To accommodate statuses of logical variables, AMPL permits a
solver to return status values corresponding to the constraints as well
as the variables. The solver status of a constraint -- written as the
constraint name suffixed by `.sstatus` -- is interpreted as the
status of the logical variable associated with that constraint. For
example, in our diet model, where the constraints are all inequalities,

the logical variables are slacks that have the same variety of statuses as the structural variables:subject to diet {i in NUTR}: n_min[i] <= sum {j in FOOD} amt[i,j] * Buy[j] <= n_max[i];

There are a total of 6 basic variables, equal in number to the 6 constraints (one for each member of setampl:ampl:model diet.mod;ampl:data diet2a.dat;ampl:option show_stats 1;8 variables, all linear 6 constraints, all linear; 47 nonzeros 1 linear objective; 8 nonzeros. MINOS 5.5: optimal solution found. 13 iterations, objective 118.0594032 ampl:solve;Buy.sstatus [*] := BEEF bas CHK low FISH low HAM upp MCH upp MTL upp SPG bas TUR low ; ampl:display Buy.sstatus;diet.sstatus [*] := A bas B1 bas B2 low C bas CAL bas NA upp ;display diet.sstatus;

the logical variables are artificials that receive the statussubject to Supply {i in ORIG}: sum {j in DEST} Trans[i,j] = supply[i]; subject to Demand {j in DEST}: sum {i in ORIG} Trans[i,j] = demand[j];

One artificial variable, on the constraintampl:ampl:model transp.mod;ampl:data transp.dat;MINOS 5.5: optimal solution found. 13 iterations, objective 196200 ampl:solve;: _conname _con.sstatus := 1 "Supply['GARY']" equ 2 "Supply['CLEV']" equ 3 "Supply['PITT']" equ 4 "Demand['FRA']" bas 5 "Demand['DET']" equ 6 "Demand['LAN']" equ 7 "Demand['WIN']" equ 8 "Demand['STL']" equ 9 "Demand['FRE']" equ 10 "Demand['LAF']" equ ;display _conname,_con.sstatus;

Here's an example of the most common cases, using one of our diet models:ampl:option astatus_table '\ 0 in normal state (in problem)\ 1 drop removed by drop command\ 2 pre eliminated by presolve\ 3 fix fixed by fix command\ 4 sub defined variable, substituted out\ 5 unused not used in current problem\ ';option astatus_table;

An AMPL status ofampl:ampl:model dietu.mod;ampl:data dietu.dat;ampl:drop diet_min['CAL'];ampl:fix Buy['SPG'] := 5;ampl:fix Buy['CHK'] := 3;MINOS 5.5: optimal solution found. 3 iterations, objective 54.76 ampl:solve;Buy.astatus [*] := BEEF in CHK fix FISH in HAM in MCH in MTL in SPG fix TUR in ; ampl:display Buy.astatus;diet_min.astatus [*] := A in B1 pre B2 pre C in CAL drop ;display diet_min.astatus;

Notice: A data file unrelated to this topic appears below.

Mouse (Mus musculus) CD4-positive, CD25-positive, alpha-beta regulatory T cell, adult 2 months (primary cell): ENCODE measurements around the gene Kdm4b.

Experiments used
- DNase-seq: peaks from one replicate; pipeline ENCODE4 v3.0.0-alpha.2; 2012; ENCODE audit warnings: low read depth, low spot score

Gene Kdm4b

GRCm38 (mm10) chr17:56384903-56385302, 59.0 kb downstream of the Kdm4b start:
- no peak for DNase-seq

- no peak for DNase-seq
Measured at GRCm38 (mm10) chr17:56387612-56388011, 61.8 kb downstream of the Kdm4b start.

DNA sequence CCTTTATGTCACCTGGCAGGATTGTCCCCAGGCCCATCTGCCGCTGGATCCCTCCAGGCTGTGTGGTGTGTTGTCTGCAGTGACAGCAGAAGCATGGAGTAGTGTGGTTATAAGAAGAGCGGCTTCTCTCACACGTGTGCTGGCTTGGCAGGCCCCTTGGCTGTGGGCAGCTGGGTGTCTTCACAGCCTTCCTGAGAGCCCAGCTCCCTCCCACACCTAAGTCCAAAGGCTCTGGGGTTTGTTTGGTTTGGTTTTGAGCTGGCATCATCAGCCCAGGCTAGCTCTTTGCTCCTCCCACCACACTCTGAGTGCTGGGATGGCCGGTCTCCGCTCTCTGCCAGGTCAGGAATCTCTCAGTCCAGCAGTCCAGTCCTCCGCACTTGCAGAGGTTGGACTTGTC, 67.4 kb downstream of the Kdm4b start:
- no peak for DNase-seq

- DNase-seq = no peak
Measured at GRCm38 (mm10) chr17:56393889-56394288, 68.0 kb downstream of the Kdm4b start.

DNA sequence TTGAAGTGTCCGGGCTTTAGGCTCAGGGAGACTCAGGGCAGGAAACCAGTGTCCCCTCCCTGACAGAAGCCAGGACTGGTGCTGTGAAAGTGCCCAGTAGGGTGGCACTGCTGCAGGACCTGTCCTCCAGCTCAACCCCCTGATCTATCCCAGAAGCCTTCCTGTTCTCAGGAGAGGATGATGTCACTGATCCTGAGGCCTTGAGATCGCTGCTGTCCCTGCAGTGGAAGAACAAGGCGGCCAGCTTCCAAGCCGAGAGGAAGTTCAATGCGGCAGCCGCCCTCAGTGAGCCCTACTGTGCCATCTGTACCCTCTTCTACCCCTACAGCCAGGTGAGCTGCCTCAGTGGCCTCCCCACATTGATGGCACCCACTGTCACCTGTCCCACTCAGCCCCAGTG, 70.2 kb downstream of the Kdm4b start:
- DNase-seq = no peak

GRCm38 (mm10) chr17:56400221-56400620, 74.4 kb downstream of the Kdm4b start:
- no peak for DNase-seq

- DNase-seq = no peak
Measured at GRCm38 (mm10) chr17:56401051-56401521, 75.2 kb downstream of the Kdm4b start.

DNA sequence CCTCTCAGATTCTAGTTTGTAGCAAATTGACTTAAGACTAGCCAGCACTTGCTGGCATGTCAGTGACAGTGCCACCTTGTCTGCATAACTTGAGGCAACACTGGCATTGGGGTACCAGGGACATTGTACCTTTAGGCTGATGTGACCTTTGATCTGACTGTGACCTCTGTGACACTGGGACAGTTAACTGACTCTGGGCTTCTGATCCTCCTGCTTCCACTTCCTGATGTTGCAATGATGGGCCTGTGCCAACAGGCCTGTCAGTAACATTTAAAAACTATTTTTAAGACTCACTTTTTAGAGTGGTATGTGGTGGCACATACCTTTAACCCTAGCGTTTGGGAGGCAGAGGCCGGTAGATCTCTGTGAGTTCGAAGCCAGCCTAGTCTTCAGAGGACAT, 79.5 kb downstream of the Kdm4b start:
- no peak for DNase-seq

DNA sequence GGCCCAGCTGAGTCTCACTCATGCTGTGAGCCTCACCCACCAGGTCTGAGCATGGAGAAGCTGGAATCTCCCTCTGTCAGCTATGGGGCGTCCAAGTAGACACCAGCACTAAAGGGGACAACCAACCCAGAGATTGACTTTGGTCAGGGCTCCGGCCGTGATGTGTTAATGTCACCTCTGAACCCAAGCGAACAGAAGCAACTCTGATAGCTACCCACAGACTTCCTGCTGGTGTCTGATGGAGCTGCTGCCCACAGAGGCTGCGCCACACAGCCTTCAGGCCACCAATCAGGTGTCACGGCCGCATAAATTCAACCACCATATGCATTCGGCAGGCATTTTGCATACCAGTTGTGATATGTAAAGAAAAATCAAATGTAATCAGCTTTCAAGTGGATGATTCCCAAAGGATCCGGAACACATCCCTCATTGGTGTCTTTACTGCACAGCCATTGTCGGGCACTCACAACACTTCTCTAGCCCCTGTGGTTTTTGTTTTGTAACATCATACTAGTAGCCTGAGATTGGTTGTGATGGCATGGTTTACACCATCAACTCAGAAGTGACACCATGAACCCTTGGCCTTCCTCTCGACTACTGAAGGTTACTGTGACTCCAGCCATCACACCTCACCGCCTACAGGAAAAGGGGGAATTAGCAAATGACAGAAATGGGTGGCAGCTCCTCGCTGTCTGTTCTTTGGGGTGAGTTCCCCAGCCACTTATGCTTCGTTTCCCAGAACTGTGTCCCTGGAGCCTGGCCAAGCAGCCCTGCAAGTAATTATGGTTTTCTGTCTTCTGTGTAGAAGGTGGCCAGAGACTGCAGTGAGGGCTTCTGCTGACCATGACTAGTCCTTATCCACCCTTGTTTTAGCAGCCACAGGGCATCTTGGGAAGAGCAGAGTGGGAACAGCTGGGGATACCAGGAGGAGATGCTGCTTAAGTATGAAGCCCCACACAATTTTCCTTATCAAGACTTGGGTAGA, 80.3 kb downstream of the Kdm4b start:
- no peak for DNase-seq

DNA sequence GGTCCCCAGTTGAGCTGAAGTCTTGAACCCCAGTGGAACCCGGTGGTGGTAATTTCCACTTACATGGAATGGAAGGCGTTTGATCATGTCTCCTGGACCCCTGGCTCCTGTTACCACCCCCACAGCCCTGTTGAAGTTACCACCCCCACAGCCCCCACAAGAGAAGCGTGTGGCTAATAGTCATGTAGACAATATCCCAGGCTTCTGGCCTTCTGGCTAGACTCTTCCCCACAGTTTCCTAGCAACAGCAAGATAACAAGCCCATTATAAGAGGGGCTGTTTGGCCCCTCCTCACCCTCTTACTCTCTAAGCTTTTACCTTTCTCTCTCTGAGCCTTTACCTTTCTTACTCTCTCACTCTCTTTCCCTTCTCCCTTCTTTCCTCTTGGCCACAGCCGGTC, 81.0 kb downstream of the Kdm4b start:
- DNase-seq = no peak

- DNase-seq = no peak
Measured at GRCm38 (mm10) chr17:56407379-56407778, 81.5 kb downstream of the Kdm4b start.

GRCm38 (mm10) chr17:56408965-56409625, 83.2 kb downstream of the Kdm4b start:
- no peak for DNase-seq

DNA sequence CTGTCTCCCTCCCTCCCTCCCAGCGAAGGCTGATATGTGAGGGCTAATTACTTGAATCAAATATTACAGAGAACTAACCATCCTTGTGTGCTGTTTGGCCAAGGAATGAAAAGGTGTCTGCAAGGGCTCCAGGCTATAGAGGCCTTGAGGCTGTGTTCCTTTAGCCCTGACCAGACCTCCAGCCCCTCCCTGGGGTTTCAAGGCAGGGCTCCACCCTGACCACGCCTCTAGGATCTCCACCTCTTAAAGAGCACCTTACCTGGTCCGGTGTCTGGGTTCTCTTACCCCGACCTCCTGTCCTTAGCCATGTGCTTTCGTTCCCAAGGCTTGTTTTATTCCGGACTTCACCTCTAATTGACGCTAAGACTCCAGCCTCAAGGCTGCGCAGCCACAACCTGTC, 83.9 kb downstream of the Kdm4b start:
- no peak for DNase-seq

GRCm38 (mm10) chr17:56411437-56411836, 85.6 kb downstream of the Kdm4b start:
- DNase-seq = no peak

- Variables
`Buy['CHK']`and`Buy['SPG']`have AMPL status`"fix"`because the`fix`command was used to specify their values in the solution. - Constraint
`diet_min['CAL']`has AMPL status`"drop"`because it was removed by use of the`drop`command. - Constraints
`diet_min['B1']`and`diet_min['B2']`have AMPL status`"pre"`because they were removed from the problem by simplifications performed in AMPL's presolve phase.

Not shown here are the AMPL statusampl:ampl:model dietobj.mod;ampl:data dietobj.dat;ampl:objective total_cost['JEWEL'];MINOS 5.5: optimal solution found. 8 iterations, objective 74.3532967 ampl:solve;total_cost.astatus [*] := 'A&P' drop JEWEL in VONS drop ;display total_cost.astatus;

For a variable or constraint, you will normally be interested in only
one of the statuses at a time: the solver status if the variable or
constraint was included in the problem sent most recently to the
solver, or the AMPL status otherwise. Thus AMPL provides the suffix
`.status` to denote the one status of interest:

In general,ampl:: Buy.status Buy.astatus Buy.sstatus := BEEF low in low CHK fix fix none FISH low in low HAM low in low MCH bas in bas MTL low in low SPG fix fix none TUR low in low ; ampl:display Buy.status, Buy.astatus, Buy.sstatus;: diet_min.status diet_min.astatus diet_min.sstatus := A bas in bas B1 pre pre none B2 pre pre none C low in low CAL drop drop none ;display diet_min.status, diet_min.astatus, diet_min.sstatus;

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LAST MODIFIED 30 JUL 1998 BY 4er.